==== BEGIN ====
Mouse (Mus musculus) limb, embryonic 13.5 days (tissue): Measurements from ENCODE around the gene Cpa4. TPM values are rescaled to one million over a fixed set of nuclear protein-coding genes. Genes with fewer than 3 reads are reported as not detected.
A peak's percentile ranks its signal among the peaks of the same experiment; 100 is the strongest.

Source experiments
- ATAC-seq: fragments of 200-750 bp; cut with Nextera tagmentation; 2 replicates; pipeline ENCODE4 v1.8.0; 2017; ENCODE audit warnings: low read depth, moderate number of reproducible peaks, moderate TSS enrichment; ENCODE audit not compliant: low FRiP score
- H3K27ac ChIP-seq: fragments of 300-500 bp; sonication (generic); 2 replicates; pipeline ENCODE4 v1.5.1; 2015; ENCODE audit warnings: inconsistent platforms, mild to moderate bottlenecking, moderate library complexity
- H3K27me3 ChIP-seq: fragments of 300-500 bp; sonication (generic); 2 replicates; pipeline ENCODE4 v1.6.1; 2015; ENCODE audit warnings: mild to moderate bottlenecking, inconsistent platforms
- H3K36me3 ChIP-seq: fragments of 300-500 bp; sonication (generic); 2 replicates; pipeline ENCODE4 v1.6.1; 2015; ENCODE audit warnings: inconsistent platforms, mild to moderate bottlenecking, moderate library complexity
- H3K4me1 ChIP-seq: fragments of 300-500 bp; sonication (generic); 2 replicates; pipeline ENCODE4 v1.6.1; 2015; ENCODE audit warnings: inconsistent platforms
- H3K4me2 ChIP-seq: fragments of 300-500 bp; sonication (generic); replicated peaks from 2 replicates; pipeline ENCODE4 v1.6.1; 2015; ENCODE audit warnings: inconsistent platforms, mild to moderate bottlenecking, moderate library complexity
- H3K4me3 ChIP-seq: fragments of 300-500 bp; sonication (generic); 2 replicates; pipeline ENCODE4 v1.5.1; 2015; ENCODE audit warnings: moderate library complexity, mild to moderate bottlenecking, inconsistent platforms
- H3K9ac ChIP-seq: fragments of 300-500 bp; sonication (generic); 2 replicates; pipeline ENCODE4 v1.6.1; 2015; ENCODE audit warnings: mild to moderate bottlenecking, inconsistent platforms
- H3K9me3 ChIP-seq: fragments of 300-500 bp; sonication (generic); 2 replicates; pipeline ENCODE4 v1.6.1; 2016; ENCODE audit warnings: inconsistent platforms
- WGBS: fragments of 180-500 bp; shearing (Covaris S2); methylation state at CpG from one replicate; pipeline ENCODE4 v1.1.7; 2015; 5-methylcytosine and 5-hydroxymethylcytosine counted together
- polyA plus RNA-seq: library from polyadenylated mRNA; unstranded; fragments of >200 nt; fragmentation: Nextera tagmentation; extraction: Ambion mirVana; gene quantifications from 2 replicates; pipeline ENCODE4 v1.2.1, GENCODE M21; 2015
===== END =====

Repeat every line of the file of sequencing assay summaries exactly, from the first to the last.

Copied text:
Mouse (Mus musculus) limb, embryonic 13.5 days (tissue): Measurements from ENCODE around the gene Cpa4. TPM values are rescaled to one million over a fixed set of nuclear protein-coding genes. Genes with fewer than 3 reads are reported as not detected.
A peak's percentile ranks its signal among the peaks of the same experiment; 100 is the strongest.

Source experiments
- ATAC-seq: fragments of 200-750 bp; cut with Nextera tagmentation; 2 replicates; pipeline ENCODE4 v1.8.0; 2017; ENCODE audit warnings: low read depth, moderate number of reproducible peaks, moderate TSS enrichment; ENCODE audit not compliant: low FRiP score
- H3K27ac ChIP-seq: fragments of 300-500 bp; sonication (generic); 2 replicates; pipeline ENCODE4 v1.5.1; 2015; ENCODE audit warnings: inconsistent platforms, mild to moderate bottlenecking, moderate library complexity
- H3K27me3 ChIP-seq: fragments of 300-500 bp; sonication (generic); 2 replicates; pipeline ENCODE4 v1.6.1; 2015; ENCODE audit warnings: mild to moderate bottlenecking, inconsistent platforms
- H3K36me3 ChIP-seq: fragments of 300-500 bp; sonication (generic); 2 replicates; pipeline ENCODE4 v1.6.1; 2015; ENCODE audit warnings: inconsistent platforms, mild to moderate bottlenecking, moderate library complexity
- H3K4me1 ChIP-seq: fragments of 300-500 bp; sonication (generic); 2 replicates; pipeline ENCODE4 v1.6.1; 2015; ENCODE audit warnings: inconsistent platforms
- H3K4me2 ChIP-seq: fragments of 300-500 bp; sonication (generic); replicated peaks from 2 replicates; pipeline ENCODE4 v1.6.1; 2015; ENCODE audit warnings: inconsistent platforms, mild to moderate bottlenecking, moderate library complexity
- H3K4me3 ChIP-seq: fragments of 300-500 bp; sonication (generic); 2 replicates; pipeline ENCODE4 v1.5.1; 2015; ENCODE audit warnings: moderate library complexity, mild to moderate bottlenecking, inconsistent platforms
- H3K9ac ChIP-seq: fragments of 300-500 bp; sonication (generic); 2 replicates; pipeline ENCODE4 v1.6.1; 2015; ENCODE audit warnings: mild to moderate bottlenecking, inconsistent platforms
- H3K9me3 ChIP-seq: fragments of 300-500 bp; sonication (generic); 2 replicates; pipeline ENCODE4 v1.6.1; 2016; ENCODE audit warnings: inconsistent platforms
- WGBS: fragments of 180-500 bp; shearing (Covaris S2); methylation state at CpG from one replicate; pipeline ENCODE4 v1.1.7; 2015; 5-methylcytosine and 5-hydroxymethylcytosine counted together
- polyA plus RNA-seq: library from polyadenylated mRNA; unstranded; fragments of >200 nt; fragmentation: Nextera tagmentation; extraction: Ambion mirVana; gene quantifications from 2 replicates; pipeline ENCODE4 v1.2.1, GENCODE M21; 2015